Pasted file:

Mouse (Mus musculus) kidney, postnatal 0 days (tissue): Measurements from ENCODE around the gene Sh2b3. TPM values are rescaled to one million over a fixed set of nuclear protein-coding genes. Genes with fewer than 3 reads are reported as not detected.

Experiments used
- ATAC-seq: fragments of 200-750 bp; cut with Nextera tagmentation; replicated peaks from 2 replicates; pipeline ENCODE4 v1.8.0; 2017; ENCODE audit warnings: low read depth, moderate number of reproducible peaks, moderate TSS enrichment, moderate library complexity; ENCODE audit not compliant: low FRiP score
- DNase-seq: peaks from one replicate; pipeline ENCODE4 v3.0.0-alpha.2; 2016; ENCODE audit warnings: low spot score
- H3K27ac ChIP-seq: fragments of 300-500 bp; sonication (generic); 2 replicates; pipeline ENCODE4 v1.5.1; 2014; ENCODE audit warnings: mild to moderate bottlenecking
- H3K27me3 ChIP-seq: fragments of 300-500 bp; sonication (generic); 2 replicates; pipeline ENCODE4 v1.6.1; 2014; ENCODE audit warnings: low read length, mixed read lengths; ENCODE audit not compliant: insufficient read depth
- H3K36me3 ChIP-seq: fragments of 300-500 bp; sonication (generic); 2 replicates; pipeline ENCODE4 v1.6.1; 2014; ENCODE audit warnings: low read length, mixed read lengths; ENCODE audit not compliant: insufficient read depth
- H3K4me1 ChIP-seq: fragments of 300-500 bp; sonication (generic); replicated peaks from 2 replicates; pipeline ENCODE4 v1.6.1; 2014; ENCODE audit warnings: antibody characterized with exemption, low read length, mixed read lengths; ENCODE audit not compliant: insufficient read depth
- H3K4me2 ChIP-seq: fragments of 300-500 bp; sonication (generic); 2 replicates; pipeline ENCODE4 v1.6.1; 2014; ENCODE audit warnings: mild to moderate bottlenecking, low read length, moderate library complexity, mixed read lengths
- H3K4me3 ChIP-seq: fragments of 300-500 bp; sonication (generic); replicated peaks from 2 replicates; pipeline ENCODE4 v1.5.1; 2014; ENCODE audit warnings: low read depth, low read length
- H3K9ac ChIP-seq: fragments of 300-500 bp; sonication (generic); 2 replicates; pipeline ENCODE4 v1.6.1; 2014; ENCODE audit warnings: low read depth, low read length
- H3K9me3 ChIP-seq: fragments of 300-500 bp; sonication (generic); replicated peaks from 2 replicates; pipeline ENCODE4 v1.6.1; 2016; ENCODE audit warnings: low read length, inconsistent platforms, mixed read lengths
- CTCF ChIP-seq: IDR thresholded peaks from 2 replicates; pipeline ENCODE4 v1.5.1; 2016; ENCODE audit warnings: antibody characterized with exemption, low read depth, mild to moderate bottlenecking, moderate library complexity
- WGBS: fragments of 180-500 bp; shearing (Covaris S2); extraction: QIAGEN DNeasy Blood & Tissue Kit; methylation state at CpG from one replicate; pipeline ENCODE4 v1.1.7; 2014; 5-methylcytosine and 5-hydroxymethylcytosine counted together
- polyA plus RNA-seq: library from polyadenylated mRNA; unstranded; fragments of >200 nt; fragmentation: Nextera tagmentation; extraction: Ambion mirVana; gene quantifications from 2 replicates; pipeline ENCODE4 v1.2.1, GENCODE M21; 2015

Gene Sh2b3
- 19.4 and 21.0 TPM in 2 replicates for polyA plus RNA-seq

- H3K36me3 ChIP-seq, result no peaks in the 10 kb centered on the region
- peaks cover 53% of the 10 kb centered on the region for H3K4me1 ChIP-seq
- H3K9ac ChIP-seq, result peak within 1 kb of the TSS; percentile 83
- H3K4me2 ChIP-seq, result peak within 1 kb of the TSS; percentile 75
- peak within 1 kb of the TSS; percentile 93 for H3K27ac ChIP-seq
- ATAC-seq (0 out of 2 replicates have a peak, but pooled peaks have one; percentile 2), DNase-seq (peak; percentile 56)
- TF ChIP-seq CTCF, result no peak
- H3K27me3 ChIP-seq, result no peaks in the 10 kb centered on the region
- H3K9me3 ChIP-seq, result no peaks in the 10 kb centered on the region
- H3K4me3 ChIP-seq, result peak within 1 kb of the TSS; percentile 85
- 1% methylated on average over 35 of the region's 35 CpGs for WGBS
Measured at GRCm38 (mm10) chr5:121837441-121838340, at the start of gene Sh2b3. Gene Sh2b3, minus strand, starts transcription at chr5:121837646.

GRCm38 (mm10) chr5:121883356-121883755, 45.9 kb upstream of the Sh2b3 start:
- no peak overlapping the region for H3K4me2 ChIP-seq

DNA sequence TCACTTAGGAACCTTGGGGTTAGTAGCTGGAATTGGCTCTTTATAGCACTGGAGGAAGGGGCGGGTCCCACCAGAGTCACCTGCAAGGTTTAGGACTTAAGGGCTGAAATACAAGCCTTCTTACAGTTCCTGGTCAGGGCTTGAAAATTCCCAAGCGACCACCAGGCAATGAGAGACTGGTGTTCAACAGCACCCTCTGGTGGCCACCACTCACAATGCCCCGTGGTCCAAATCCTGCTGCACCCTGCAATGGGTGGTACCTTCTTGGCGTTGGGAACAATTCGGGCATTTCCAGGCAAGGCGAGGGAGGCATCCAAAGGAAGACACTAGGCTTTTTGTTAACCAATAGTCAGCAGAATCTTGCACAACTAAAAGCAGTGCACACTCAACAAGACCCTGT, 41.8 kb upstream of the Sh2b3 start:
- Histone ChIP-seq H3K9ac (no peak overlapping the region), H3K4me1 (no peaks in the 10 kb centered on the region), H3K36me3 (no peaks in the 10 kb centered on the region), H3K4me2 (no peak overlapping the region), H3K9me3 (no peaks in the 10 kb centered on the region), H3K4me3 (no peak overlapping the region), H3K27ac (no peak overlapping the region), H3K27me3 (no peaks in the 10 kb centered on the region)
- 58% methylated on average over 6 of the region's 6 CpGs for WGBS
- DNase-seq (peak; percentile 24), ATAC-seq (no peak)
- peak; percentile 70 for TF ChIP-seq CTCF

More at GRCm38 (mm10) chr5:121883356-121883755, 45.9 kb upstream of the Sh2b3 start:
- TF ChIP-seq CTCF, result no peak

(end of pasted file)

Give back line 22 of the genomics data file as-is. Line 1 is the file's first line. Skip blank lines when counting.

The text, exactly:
- peak within 1 kb of the TSS; percentile 93 for H3K27ac ChIP-seq